Why Are Rivers Important?

Rivers are important because they transport water, provide habitat, support economic activities and enable transportation. Rivers provide life-sustaining supplies of water and important nutrients for living organisms around the world, including humans, plants and fish. Large rivers provide power for hydroelectricity and facilitate the movement of people and goods within nations and across borders.

Regardless of location, rivers transport water and nutrients to areas across the earth. They essentially form the basic building blocks of the water cycle by serving as drainage channels for surface water. Rivers also play helping roles in alleviating conditions such as flash floods by absorbing excess water, and they change shape to accommodate changing geographical features of surrounding lands.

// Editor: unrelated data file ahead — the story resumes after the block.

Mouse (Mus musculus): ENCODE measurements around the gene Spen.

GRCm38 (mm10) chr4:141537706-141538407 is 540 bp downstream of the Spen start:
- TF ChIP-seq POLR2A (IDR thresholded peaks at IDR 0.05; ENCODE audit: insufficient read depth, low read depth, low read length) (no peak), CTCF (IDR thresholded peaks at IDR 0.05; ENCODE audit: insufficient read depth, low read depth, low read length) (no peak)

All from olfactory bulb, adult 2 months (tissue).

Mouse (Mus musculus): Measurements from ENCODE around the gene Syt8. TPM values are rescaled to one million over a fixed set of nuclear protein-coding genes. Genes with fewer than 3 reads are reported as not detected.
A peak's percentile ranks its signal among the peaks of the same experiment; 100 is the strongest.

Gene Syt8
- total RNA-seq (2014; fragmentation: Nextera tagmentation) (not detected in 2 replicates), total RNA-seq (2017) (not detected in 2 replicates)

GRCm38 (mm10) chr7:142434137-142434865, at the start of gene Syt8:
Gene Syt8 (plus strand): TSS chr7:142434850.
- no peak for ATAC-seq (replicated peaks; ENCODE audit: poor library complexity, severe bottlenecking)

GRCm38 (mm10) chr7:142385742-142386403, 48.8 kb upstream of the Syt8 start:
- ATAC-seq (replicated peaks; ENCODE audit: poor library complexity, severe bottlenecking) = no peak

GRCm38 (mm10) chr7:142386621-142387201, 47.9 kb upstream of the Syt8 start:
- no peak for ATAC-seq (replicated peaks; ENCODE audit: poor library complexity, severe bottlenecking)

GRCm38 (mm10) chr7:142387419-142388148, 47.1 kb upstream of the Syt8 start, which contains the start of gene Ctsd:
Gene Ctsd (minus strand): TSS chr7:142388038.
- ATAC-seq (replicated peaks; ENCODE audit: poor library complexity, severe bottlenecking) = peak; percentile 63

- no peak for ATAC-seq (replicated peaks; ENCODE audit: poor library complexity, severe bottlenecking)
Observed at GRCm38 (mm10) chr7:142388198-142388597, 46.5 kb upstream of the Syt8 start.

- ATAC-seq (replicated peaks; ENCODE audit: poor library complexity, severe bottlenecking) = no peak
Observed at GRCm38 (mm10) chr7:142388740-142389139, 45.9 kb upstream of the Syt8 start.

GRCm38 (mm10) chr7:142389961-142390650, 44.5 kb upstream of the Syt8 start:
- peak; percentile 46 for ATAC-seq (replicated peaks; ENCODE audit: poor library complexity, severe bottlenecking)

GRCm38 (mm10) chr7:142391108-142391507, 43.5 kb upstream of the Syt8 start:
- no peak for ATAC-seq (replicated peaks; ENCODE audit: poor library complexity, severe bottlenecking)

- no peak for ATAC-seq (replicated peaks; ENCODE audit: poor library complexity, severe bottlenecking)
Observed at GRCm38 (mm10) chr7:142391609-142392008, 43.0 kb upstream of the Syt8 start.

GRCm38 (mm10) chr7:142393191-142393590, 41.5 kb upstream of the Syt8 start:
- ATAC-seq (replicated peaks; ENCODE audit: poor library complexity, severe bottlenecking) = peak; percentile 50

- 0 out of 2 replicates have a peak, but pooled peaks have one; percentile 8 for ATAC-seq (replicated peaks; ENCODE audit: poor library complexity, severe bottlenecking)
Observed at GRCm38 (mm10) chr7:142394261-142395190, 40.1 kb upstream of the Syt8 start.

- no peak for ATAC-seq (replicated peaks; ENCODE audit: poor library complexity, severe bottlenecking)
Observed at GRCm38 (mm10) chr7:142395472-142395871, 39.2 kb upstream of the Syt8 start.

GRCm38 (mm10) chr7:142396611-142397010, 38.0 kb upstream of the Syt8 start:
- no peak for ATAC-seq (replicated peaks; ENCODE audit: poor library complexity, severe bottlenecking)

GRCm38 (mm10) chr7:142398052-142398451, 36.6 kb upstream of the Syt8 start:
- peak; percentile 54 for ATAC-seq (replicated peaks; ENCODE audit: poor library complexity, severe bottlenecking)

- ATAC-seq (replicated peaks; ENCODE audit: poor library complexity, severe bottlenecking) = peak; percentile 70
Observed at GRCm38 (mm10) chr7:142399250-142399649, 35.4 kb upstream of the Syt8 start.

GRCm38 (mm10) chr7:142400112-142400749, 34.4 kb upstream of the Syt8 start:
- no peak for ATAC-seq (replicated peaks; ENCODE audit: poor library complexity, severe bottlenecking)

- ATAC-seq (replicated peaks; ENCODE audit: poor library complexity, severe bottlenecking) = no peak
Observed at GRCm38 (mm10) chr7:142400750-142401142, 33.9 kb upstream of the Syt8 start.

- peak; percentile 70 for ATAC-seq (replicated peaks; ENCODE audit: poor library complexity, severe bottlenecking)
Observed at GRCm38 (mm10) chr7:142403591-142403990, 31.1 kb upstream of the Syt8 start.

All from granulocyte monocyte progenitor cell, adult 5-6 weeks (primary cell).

Rivers and streams also provide habitat to many organisms, ranging from small, unicellular creatures to insects, vegetation, fish and mammals. Rivers and streams are often breeding grounds for rare and exotic species of plants and trees and serve as home to ducks, beavers, otters and other creatures that build shelters along their shorelines. Rivers also support economic activities: they supply irrigation to enable small- and large-scale farming operations to take place and may generate enough power to create electricity. Rivers also serve as key transportation routes by enabling exploration, recreational activities and commercial ships.